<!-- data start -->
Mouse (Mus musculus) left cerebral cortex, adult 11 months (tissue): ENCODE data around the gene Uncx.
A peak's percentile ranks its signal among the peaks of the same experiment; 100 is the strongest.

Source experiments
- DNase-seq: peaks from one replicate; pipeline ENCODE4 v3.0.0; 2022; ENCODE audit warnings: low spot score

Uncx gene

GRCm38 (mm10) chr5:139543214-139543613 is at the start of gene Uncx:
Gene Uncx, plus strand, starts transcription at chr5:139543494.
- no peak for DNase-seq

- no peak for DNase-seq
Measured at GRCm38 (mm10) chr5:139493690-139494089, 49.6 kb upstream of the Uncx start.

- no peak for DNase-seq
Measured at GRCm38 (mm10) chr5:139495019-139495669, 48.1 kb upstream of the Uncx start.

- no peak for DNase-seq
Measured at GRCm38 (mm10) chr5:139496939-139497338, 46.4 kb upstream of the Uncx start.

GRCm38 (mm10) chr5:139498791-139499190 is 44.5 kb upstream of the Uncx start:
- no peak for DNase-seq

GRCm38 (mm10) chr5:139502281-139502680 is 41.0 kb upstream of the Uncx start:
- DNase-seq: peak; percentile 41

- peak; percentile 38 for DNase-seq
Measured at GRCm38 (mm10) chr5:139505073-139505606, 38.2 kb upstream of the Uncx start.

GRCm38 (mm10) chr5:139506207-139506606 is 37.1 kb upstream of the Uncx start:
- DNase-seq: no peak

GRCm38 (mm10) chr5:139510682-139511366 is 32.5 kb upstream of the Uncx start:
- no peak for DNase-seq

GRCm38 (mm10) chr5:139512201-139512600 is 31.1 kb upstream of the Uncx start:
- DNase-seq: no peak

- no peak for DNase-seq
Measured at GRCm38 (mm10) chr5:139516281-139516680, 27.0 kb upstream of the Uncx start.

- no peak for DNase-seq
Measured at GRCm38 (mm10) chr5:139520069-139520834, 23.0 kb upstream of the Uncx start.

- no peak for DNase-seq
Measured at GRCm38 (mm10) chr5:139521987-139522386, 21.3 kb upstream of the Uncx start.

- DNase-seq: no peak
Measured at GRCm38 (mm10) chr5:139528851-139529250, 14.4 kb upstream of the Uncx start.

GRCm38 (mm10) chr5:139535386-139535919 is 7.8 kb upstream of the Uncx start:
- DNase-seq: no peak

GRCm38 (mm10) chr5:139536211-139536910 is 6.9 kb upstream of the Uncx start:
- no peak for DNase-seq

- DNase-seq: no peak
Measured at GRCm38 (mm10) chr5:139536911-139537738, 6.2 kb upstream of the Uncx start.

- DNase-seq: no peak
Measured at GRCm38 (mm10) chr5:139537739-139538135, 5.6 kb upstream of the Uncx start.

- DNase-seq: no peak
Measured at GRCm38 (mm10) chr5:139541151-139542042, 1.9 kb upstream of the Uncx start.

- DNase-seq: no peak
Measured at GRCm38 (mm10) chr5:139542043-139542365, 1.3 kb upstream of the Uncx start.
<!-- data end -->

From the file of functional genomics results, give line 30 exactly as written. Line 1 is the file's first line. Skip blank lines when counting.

Measured at GRCm38 (mm10) chr5:139520069-139520834, 23.0 kb upstream of the Uncx start.